star anise pods add a great flavor

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a last supper: crispy lamb & lentils with poblano peppers and yogurt

crispy lamb and lentils with poblano peppers and yogurt

And just like that — I am a bonafide resident of Cali-for-ni-a!

crispy lamb and lentils dried lentils

The past few weeks have been a blur of moving vans, paperwork, hardware stores, and stubbed toes, but after one twelve-hundred drive across half the country and about ten days spent feathering our new nest, I can now say I feel like I am actually at home.  And I absolutely love it.

crispy lamb and lentils ground lamb

You’d think that that many miles spent traversing the Northwest would give me a ton to tell you about, but as we saw Boulder turn smaller and smaller in our rearview mirror, I had no idea that our dwindling old hometown would literally be the last sign of civilization……until Reno, Nevada – one thousand miles later. Sure there were a few ramshackle towns here and there and the odd (sketchy looking) truck stop, but most of our journey was either across flat land for as far as the eye could see, or up over and around cavernous uninhabited landscape that quite literally looked like scenes from Mars.

crispy lamb and lentils poblano peppers

Our entertainment was limited to positively dull games of I Spy (….something that is brown. “A tumbleweed!!!”….womp womp womp) and debating the merits of Jimmy Johns over Subway as the best of the worst road-trip lunch fare options.

(Jimmy John’s always wins, IMO.)

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touchdown!: creole jambalaya with pulled chicken, sausage, and diced ham

creole jambalaya with pulled chicken, sausage, and ham

I’ll admit that in the days and weeks leading up to The Biggest Sunday of The Year, I was scheming and planning what Cajun-style fare to make as the Ravens unexpectedly (and somewhat unbelievably) notched their way up the Superbowl totem pole.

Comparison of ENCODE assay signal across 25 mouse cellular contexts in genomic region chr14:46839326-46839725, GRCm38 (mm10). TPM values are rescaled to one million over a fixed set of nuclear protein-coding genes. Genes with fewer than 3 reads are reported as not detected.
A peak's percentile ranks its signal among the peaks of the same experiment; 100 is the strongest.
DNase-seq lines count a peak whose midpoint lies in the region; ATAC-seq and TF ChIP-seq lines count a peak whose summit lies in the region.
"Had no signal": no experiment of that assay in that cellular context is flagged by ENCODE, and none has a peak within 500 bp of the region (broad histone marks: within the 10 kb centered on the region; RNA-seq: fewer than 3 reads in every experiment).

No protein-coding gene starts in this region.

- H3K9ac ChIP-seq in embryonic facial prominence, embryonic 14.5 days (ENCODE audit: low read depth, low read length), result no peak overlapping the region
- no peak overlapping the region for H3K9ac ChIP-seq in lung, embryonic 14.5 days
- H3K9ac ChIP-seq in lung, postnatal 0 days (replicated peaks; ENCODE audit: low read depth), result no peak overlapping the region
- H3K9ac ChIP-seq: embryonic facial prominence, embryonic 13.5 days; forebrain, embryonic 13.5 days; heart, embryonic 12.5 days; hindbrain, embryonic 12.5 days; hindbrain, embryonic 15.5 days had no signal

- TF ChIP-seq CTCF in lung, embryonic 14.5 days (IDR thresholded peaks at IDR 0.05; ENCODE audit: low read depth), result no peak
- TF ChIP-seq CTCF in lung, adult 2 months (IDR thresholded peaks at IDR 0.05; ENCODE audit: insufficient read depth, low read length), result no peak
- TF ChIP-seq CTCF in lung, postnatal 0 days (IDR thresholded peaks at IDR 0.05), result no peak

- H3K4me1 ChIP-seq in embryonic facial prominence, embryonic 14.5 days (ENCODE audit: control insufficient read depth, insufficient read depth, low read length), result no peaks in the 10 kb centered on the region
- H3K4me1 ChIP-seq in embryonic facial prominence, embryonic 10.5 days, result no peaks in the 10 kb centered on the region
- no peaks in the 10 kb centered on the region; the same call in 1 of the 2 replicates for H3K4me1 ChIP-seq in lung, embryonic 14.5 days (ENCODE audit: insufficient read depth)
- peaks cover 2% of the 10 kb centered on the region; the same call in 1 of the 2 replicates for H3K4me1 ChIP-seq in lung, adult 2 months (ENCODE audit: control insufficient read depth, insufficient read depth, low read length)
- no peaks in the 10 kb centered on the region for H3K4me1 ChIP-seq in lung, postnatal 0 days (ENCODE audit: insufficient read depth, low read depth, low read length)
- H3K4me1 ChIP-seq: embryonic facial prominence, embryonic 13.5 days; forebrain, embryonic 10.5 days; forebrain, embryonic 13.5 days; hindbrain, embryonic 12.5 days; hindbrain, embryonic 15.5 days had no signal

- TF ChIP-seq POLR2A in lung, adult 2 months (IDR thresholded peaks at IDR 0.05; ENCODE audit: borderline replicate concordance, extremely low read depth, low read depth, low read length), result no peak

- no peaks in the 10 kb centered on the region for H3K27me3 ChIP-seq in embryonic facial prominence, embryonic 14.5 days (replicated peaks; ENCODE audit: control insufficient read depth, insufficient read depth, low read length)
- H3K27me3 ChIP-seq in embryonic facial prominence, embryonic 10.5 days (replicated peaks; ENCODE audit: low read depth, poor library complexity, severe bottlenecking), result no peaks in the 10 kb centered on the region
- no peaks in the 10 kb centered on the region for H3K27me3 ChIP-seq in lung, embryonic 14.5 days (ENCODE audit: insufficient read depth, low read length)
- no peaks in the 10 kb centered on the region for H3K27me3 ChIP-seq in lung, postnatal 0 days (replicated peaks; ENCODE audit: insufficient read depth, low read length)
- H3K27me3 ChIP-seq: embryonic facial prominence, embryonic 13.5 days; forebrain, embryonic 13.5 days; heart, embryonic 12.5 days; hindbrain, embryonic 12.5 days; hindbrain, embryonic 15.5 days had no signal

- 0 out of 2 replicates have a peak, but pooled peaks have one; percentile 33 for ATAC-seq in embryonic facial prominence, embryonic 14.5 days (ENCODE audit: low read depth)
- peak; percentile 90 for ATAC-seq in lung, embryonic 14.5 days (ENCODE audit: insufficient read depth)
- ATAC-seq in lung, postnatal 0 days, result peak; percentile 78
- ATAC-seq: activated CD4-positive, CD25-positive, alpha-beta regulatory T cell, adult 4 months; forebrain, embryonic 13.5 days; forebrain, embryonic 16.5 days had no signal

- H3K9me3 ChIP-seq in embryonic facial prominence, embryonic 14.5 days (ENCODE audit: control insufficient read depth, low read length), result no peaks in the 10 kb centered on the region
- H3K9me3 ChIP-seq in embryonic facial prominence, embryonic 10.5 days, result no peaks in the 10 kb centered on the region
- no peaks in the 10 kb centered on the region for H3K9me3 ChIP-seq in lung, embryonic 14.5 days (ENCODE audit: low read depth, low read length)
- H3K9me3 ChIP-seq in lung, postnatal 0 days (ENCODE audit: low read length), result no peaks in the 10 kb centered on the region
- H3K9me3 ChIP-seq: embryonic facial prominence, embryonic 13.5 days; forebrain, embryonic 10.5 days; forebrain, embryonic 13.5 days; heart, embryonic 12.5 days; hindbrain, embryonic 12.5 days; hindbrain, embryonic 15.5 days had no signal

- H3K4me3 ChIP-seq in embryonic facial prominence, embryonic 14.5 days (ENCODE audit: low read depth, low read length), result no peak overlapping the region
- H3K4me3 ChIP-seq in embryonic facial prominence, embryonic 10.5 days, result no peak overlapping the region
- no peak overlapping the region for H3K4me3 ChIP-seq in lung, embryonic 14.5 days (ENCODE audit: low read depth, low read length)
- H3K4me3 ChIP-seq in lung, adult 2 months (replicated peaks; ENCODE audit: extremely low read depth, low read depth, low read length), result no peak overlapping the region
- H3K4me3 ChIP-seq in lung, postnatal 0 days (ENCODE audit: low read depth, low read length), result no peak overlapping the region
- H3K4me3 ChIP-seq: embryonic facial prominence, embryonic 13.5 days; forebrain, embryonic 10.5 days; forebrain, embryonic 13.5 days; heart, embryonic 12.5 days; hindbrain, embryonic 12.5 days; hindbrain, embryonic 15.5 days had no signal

creole jambalaya peppers cut

I’ve alluded before to the fact that I am generally more enraptured with the food indulgences that come along with the big game (because really, when else is it morally sound to scarf buttered hot wings and beer at 11am on a Sunday?), but this year my excitement for the actual clash and crash of helmets was genuine.

creole jambalaya celery cut up

If it wasn’t for that pesky power-outage (seriously Beyonce?!) and the nail-biter of a second half that ensued, it would have almost been too easy — but thankfully, for my sanity and the sanity of every single person wearing black and purple, we managed to seal the deal. Superbowl 2013: nailed it!

creole jambalaya sausages whole and ready to cook

I woke up early on Sunday morning to start on a dish that I thought was worthy of being consumed on such a momentous occasion – inspired first because the game was being played in The Big Easy, and secondly because Fat Tuesday (and Mardi Gras!) are suddenly rightthere around the corner.

creole jambalaya cooked sausages

One of my favorite places to visit in the States is New Orleans, and though I believe it is to be fervently avoided during the two-week Mardi Gras celebration (have you ever smelled Bourbon Street even when it isn’t stuffed with thousands of tourists guzzling technicolor hand grenades?), the cuisine alone is enough to keep me coming back.

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just in time: late summer gazpacho – tomatoes, red pepper, jalapeno, avocado

Butter.

And a whole lotta sugar.  That right there about sums up why I haven’t shown my mug ’round these parts in over two (two!) full weeks.

That I’ve been up to my earlobes in a bunch of the good stuff is an understatement; over the past two weeks, I transitioned from the cafe to the bakery, and for a good chunk of that time, I was cramming long shifts at both into days that suddenly came up much too short.

Starting my days at a chipper six-thirty in the morning and wrapping them up just before the clock turned me into a pumpkin is exhausting (to say the very least), and where on weekends I should have been catching up on my precious lost winks, I was entertaining out of town guests, dancing the night away at a wedding in California, and chasing one cheeky pug and her new BFF feline around as they terrorized and tornado’d about the house.

That all said, there are far, far worse things to be inundated with than cherry pies, blackbottom cupcakes, shortbread, and chocolate ganache, and the past few weeks have been a sugary whirlwind that would send my dentist scampering off for the hills.

Dough has been flying, bread has been rising, mixers have been whirring, and I have drank more double-shot macchiatos than I care to admit.  I’m finally almost (almost) past that awkward very beginning phase – the one where you still have to ask how to use the phone (so….do I need to dial a ‘9’?) and manage to be in the way of every baker who’s carrying a blazing hot tray of bubbling raspberry scones

The bakery is starting to feel like a warm, coffee-scented second home.